I AMUSE myself on long car journeys, if I am the passenger, by reading the slogans on the sides of commercial vehicles and marvelling at the banality of the messages conveyed and their use of jargon.
The prevailing words — such as “logistics”, “solutions”, “delivering excellence” — are assembled into meaningless phrases that someone, either a board of directors or a high-paid agency, thought would be a suitable advertisement for the business. I spotted a truck the other day delivering bottles and barrels to hotels and restaurants. “Defining drinks logistics”, it declared to the world.
Later, out of interest, I looked up the company website. This was far from a throwaway line: the firm was mightily proud of its slogan, specially chosen to highlight a new brand image after 20 years in business.
Occasionally, I have spotted a slogan with some wit, such as Tesco’s “You shop, we drop,” but they are rarities and stand out against the overwhelming plethora of dull and meaningless phrases.
THE haulage business, however, has no monopoly in unimaginative industry-speak. In close competition we find the Church of England.
I am thinking of “Transforming church, transforming lives”; “Healthy churches, transforming communities”; “Changed lives, changing lives”; “Faithful. Confident. Joyful”; “Discovering God’s Kingdom, growing the Church”; and “Grow. Enrich. Resource” — to quote a few examples from around the dioceses.
Some slogans are just too wordy and are more dissertation-length than slogan. One diocese talks of being “committed to growing and encouraging the whole people of God to be the people God has created us to be”.
It is not just dioceses that come up with these phrases. Many parish churches have their own slogans, which they reproduce on official letters and noticeboards.
One church slogan I came across recently on its public noticeboard was short, but so obscure in meaning that even I, a churchgoer and experienced reporter on religious affairs, could not understand what it was trying to say. So, what on earth would the ordinary passer-by make of “Restoring his reputation”?
Whether coined by church or haulage businesses, catch-phrases must be pithy, to the point, and readily understood by the wider community — otherwise, they are not worth the money spent on reproducing them. They are headlines to capture the interest of outsiders, not mini-mission statements designed solely for and by those in the know.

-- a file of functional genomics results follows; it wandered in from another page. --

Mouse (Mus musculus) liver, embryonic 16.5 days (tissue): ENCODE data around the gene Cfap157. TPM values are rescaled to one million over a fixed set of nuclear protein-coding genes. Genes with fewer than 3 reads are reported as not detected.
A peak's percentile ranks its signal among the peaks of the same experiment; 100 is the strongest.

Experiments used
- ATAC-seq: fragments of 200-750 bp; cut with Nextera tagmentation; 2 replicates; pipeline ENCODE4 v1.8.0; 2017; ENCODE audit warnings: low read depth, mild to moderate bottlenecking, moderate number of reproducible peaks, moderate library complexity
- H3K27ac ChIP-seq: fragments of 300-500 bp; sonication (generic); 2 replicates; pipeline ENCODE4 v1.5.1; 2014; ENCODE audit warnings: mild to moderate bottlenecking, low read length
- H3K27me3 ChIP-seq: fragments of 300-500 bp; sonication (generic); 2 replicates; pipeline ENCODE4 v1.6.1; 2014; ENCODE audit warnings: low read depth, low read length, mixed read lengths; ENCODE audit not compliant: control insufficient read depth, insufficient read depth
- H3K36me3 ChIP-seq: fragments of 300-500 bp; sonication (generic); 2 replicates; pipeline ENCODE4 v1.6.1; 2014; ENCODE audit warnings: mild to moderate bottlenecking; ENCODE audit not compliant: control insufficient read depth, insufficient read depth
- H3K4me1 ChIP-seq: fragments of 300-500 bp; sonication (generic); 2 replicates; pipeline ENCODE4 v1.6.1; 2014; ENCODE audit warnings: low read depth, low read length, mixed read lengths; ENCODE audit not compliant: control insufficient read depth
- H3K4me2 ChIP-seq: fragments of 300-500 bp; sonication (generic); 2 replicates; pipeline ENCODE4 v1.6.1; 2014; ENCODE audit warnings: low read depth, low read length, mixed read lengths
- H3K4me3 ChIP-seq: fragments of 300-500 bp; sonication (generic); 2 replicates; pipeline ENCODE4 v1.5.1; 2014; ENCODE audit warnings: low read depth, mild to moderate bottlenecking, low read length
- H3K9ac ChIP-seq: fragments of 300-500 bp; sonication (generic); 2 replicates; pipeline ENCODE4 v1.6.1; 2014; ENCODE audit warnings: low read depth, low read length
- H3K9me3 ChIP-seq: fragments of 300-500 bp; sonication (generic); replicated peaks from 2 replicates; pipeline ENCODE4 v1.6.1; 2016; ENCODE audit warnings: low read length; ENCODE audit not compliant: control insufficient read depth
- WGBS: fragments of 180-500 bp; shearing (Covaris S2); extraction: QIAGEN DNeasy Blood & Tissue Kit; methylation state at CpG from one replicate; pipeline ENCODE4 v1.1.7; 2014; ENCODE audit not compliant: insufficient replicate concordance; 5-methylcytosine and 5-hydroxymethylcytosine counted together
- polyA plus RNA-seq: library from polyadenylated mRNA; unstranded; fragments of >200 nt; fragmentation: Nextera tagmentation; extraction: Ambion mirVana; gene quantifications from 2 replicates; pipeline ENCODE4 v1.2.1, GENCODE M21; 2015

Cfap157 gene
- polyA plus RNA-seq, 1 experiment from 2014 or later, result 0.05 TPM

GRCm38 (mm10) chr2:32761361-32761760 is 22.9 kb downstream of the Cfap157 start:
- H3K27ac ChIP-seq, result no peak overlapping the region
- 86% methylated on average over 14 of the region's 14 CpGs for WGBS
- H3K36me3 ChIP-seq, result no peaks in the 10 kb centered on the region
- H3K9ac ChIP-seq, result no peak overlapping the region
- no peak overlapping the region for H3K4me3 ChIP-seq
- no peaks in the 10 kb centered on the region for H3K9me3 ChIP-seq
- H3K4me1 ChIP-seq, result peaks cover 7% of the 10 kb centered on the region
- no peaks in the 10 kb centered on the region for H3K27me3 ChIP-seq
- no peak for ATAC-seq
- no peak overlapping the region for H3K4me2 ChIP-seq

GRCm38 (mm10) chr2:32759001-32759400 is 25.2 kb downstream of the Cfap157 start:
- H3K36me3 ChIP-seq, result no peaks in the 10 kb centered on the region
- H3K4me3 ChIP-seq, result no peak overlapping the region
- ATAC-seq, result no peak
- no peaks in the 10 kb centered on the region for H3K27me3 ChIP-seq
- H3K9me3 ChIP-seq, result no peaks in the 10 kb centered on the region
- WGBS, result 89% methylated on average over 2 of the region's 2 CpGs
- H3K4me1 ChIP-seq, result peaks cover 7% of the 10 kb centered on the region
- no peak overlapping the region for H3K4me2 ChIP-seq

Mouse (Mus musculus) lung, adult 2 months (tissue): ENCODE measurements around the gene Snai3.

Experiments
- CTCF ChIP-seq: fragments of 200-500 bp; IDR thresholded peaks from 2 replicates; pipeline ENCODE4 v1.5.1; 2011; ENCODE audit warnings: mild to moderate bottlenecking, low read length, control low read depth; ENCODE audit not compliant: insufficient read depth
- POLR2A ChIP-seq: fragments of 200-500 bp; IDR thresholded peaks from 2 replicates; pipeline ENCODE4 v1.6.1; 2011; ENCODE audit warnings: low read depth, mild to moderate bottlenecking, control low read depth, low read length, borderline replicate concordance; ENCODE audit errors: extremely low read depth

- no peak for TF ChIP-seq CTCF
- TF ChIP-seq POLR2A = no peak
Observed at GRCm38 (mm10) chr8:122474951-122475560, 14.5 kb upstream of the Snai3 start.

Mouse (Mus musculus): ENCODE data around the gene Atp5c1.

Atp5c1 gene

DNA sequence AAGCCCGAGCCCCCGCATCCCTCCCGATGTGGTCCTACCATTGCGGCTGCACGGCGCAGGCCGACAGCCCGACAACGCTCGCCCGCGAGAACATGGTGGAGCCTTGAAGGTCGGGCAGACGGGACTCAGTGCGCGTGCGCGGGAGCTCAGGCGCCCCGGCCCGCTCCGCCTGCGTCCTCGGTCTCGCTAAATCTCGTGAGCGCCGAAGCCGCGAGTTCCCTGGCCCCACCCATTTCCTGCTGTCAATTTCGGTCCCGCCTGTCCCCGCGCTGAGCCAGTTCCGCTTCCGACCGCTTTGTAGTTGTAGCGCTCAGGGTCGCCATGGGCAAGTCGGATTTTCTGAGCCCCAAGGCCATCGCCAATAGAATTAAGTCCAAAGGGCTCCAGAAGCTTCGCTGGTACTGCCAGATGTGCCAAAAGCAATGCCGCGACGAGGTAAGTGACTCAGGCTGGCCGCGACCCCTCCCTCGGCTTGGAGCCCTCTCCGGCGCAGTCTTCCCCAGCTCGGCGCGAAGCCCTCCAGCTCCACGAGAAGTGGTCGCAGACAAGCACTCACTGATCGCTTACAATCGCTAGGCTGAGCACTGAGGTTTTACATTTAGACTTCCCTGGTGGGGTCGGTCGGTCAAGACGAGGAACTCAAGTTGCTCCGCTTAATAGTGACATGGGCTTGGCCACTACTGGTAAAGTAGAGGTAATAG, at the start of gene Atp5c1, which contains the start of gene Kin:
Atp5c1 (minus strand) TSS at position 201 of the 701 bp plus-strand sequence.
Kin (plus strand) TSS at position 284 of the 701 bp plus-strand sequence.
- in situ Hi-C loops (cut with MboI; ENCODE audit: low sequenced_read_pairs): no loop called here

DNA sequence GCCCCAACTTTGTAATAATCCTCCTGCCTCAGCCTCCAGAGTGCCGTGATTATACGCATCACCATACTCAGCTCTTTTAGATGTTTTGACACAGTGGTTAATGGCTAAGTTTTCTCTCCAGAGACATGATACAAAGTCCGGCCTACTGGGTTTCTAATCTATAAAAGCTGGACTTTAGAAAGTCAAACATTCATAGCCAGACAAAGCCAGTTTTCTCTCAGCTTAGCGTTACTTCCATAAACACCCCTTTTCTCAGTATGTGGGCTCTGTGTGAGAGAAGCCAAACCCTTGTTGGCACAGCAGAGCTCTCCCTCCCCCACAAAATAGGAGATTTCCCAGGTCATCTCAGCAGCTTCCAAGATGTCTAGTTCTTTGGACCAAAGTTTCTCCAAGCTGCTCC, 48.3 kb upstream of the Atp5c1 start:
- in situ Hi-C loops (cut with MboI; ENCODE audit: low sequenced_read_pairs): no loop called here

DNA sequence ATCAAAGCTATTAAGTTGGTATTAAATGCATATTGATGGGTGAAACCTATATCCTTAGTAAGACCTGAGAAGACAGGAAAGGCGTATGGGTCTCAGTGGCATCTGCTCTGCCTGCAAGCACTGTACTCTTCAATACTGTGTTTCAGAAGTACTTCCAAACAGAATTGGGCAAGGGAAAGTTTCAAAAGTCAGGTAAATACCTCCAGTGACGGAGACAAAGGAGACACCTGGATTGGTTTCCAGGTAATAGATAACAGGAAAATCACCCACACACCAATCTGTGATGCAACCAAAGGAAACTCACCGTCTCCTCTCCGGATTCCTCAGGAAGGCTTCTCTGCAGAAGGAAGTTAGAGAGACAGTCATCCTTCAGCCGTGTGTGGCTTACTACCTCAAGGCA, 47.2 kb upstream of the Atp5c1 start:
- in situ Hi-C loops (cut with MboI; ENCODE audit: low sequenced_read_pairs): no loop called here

So, any phrase or jargon word that needs any form of translation must be ruled out from the start. We must remember that what to us as Anglicans are familiar expressions, — such as “God’s Kingdom” or words such as “faith” — are unfamiliar to those who do not live within the Anglican bubble. Other terms, such as “enrich” or “growth”, have secular meanings that differ subtly from their church equivalent.
An effective slogan must also trip off the tongue, not be made up of clunky and unpoetic language that jars on the ear.
Most importantly, the slogan must not put people off. It must not be read as a sign of superiority or exclusivity. To be sure of this, possible slogans should be tried out on friends and acquaintances who do not go to church.
SHOULD a church or diocese feel drawn into the slogan game and someone suggest a brain storming session, my first word of advice would be to ask “Why?” Where will the slogan appear? Will it serve any useful purpose? If the answer is “Probably not,” then forget about it.
In the commercial world, a good slogan conveys an image of a brand. Tesco’s “Every little helps” is directed unerringly at shoppers on a budget. Or, at the other end of the marketing spectrum, there is the highly expensive watch company that says that you never own your watch, “you merely look after it for the next generation.”
If the church slogan fails in its core raison d’être to encourage people “to give faith a chance”, then I would advise them to save on the printer’s bills. And, as amateur copywriters, most church office-holders are unlikely to come up with any gems. Just because the church next door has a slogan on its noticeboard, there’s no reason for us to have one as well. There is no need to keep up with the St Johns’ses.
Certainly, witty church noticeboards can attract attention. They indicate, at least, that religion is not all po-faced and serious.
And witty slogans do not have to be new. Like jokes from a Christmas cracker, some of the old groaners are the best. “We are the soul agents in this area.” “What is missing from CH—CH? UR !”
Though, perhaps, this message to passing drivers from an American church is inadvisable: “Honk if you love Jesus — text while driving if you want to meet him!”
Ted Harrison is an artist, writer, and a former BBC religious-affairs correspondent.